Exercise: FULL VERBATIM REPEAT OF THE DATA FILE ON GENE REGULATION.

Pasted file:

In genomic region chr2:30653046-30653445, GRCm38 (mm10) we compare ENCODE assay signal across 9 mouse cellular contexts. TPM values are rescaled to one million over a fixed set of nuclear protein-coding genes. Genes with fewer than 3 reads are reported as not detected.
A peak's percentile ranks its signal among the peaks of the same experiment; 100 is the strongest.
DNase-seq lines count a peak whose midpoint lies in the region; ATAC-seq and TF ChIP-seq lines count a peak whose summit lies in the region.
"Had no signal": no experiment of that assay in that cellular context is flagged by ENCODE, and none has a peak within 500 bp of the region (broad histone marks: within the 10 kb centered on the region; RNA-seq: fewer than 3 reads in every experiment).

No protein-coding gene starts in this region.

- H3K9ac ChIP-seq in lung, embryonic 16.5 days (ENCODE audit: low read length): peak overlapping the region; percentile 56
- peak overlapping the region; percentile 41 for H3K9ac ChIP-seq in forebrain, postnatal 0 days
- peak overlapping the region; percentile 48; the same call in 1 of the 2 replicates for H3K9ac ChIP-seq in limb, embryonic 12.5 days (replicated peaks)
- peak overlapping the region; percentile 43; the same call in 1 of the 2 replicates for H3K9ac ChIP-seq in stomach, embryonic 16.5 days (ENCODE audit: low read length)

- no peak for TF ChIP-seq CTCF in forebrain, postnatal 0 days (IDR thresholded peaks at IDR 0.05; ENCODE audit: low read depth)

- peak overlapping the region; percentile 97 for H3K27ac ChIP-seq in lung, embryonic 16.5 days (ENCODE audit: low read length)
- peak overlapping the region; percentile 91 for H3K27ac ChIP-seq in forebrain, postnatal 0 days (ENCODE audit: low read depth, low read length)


In genomic region chr2:30653046-30653445, GRCm38 (mm10) we compare ENCODE assay signal across 9 mouse cellular contexts. TPM values are rescaled to one million over a fixed set of nuclear protein-coding genes. Genes with fewer than 3 reads are reported as not detected.
A peak's percentile ranks its signal among the peaks of the same experiment; 100 is the strongest.
DNase-seq lines count a peak whose midpoint lies in the region; ATAC-seq and TF ChIP-seq lines count a peak whose summit lies in the region.
"Had no signal": no experiment of that assay in that cellular context is flagged by ENCODE, and none has a peak within 500 bp of the region (broad histone marks: within the 10 kb centered on the region; RNA-seq: fewer than 3 reads in every experiment).

No protein-coding gene starts in this region.

- H3K9ac ChIP-seq in lung, embryonic 16.5 days (ENCODE audit: low read length): peak overlapping the region; percentile 56
- peak overlapping the region; percentile 41 for H3K9ac ChIP-seq in forebrain, postnatal 0 days
- peak overlapping the region; percentile 48; the same call in 1 of the 2 replicates for H3K9ac ChIP-seq in limb, embryonic 12.5 days (replicated peaks)
- peak overlapping the region; percentile 43; the same call in 1 of the 2 replicates for H3K9ac ChIP-seq in stomach, embryonic 16.5 days (ENCODE audit: low read length)

- no peak for TF ChIP-seq CTCF in forebrain, postnatal 0 days (IDR thresholded peaks at IDR 0.05; ENCODE audit: low read depth)

- peak overlapping the region; percentile 97 for H3K27ac ChIP-seq in lung, embryonic 16.5 days (ENCODE audit: low read length)
- peak overlapping the region; percentile 91 for H3K27ac ChIP-seq in forebrain, postnatal 0 days (ENCODE audit: low read depth, low read length)